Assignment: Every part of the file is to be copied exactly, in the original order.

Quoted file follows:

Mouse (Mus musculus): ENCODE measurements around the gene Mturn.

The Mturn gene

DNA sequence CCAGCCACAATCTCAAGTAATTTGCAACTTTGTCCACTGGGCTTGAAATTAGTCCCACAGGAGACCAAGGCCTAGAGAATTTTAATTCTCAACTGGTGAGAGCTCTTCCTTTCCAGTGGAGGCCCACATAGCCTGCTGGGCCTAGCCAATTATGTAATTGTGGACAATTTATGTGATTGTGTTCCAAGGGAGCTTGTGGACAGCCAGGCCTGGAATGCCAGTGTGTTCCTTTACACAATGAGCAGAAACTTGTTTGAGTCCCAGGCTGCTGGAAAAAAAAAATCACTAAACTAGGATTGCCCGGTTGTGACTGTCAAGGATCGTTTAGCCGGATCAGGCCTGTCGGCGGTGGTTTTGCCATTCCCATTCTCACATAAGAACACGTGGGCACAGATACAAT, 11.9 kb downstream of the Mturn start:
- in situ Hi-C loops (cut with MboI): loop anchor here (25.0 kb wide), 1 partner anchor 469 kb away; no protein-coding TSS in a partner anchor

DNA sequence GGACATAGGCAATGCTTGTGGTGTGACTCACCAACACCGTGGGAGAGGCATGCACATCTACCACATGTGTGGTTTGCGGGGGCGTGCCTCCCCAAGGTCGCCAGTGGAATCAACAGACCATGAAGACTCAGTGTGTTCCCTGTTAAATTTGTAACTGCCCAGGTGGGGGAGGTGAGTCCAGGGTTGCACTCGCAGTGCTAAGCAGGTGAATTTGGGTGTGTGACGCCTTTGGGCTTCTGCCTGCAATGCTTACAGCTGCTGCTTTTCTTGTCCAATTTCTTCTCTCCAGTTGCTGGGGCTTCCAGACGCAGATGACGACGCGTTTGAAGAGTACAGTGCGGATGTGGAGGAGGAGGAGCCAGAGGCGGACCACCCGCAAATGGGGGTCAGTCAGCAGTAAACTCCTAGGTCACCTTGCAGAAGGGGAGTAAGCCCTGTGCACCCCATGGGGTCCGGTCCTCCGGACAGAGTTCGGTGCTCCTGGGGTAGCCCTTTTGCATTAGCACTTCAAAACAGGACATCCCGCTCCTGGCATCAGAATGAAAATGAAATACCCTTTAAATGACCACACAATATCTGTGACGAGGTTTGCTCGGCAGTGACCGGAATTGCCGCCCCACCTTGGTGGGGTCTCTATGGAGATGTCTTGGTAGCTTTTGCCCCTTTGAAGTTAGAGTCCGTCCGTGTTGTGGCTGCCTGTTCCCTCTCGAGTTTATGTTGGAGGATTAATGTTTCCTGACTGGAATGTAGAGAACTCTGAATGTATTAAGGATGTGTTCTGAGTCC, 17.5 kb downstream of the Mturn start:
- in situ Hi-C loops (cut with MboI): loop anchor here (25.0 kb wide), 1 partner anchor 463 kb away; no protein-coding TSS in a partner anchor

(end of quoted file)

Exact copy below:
Mouse (Mus musculus): ENCODE measurements around the gene Mturn.

The Mturn gene

DNA sequence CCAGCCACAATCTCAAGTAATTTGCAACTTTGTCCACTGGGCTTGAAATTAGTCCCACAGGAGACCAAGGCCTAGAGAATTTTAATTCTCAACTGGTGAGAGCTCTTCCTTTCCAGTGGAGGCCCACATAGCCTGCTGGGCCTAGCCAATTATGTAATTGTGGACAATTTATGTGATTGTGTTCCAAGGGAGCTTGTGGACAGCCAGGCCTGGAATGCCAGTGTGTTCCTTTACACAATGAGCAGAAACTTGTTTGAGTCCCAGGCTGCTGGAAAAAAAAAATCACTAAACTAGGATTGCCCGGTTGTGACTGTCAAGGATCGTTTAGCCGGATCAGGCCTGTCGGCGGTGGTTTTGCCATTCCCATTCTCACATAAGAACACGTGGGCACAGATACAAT, 11.9 kb downstream of the Mturn start:
- in situ Hi-C loops (cut with MboI): loop anchor here (25.0 kb wide), 1 partner anchor 469 kb away; no protein-coding TSS in a partner anchor

DNA sequence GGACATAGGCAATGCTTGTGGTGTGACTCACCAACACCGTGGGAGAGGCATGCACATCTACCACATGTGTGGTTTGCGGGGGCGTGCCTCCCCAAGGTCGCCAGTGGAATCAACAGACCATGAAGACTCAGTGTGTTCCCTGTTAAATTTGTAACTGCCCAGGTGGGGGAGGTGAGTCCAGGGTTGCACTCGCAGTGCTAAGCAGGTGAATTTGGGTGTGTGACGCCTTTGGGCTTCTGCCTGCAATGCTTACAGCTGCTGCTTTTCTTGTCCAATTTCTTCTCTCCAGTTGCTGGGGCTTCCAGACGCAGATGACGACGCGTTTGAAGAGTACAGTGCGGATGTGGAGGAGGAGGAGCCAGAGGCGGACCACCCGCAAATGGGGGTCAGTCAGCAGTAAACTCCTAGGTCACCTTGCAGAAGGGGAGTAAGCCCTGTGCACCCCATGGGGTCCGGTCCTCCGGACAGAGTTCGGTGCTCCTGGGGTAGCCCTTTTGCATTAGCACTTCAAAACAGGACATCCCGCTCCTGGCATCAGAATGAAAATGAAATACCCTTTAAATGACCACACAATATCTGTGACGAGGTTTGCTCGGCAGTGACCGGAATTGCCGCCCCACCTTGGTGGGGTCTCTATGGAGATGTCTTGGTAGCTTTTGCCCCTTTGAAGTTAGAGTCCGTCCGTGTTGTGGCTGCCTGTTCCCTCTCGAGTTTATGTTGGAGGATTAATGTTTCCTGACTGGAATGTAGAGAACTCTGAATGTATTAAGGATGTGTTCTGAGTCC, 17.5 kb downstream of the Mturn start:
- in situ Hi-C loops (cut with MboI): loop anchor here (25.0 kb wide), 1 partner anchor 463 kb away; no protein-coding TSS in a partner anchor